Experimenting with new genres and time constraints can yield surprising successes. Let's say you've only got eight weeks to try something completely new with storytelling -- what if you tried the hidden object genre?
Postdoctoral researcher Clara Fernandez Vara and her team were faced with the upcoming end of the Singapore-MIT GAMBIT Game Lab (the university will continue its own program called MIT Game Lab), and found themselves in just this circumstance. "I was trying to make a hidden object game where there was a narrative and there was a story -- without making it into an adventure game," she explains.
Combining an object-oriented game with a strong story element often ends up with something like an adventure game, since the logical conclusion is to develop purposes for the objects players find as part of a gameplay experience generally oriented around learning and clicking items in complicated scenery.
There could also be story alongside
the gameplay that contextualizes it, but that wouldn't be enough for Fernandez Vara, whose research often aims to pave new ground in game storytelling.
She refers to one concept she's been working on as indexical storytelling, rooted in the goal of getting players to take their own more active role in shaping and unearthing the story of a game. Similarly to how doctors can't see an illness so much as they can interpret the symptoms to make a diagnosis, indexical storytelling allows players to piece together their own story as part of the gameplay.
This summer, Fernandez Vara and her team created a prototype hidden-object game called The Last Symphony
to showcase these ideas. The player is cast as a curator mining the house of a deceased composer, with the help of his elderly sister, to choose items for an exhibit about the composer's career, with an intriguing prompt: Why did his musical style change so much midway through his career?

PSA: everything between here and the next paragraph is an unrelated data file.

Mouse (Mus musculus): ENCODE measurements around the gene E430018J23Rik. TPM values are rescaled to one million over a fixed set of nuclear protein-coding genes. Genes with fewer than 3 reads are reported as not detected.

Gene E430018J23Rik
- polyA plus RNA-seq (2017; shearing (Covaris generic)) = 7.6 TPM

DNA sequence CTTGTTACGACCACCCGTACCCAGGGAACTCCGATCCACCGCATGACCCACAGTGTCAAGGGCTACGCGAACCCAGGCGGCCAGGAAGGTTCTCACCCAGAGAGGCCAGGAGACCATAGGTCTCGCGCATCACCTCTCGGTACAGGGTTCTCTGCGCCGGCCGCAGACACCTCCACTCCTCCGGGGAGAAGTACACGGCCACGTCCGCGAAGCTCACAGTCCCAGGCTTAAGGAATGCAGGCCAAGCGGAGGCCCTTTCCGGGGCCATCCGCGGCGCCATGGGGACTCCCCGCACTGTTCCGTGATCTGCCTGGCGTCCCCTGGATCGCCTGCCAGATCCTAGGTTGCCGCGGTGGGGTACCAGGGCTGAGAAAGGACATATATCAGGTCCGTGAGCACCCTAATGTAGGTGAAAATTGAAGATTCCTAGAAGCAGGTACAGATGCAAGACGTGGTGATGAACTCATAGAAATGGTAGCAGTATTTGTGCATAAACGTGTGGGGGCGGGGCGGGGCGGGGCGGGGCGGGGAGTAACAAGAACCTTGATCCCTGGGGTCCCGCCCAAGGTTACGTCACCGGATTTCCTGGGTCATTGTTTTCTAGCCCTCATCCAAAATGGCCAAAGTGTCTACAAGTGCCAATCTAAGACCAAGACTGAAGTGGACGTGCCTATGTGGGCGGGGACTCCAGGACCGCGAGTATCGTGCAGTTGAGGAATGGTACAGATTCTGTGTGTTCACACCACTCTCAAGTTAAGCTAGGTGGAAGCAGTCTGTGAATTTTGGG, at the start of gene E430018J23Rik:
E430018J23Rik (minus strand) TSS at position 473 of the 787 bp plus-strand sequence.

"You're not only finding the objects, but with these objects, you're trying to unravel what the stories are," Fernandez Vara explains. "Different objects are going to tell different parts of the story. It's up to the player to relate them and 'compose' their own game."
In a brilliant touch, the team integrated fitting symphonic musical elements; while the player can get information on every object they unearth in the house, they can get further clues about the interrelationships between those things and what story conclusions might be drawn by the musical parts that play when objects are placed side by side in the player's packing truck.
As the player builds a logical grouping of objects, a harmonious symphony swells. The music in the game is absolutely lovely, and perfectly compliments the soft, hand-drawn art.
"I worked with a really cool team of students," says Fernandez Vara, adding that using sound and music as a hint system challenges players -- who don't normally use listening skills when playing -- to look at problem solving in a new and refreshing way.
Like many game designers Fernandez Vara has been influenced by attending Sleep No More
, a large-scale interactive performance art show where the experience is led by audience curiosity and exploration.
"I've seen it twice, and the first time I was so taken, because I felt like I was in a real-life adventure game," Fernandez Vara enthuses. "I could open drawers, and there would be things inside related to the story... it was just perfect to me.
Inspired by that experience, she's begun mulling how she might apply her research, and her ideas on indexical storytelling, to other "real life adventure game" concepts, with more to share in the future.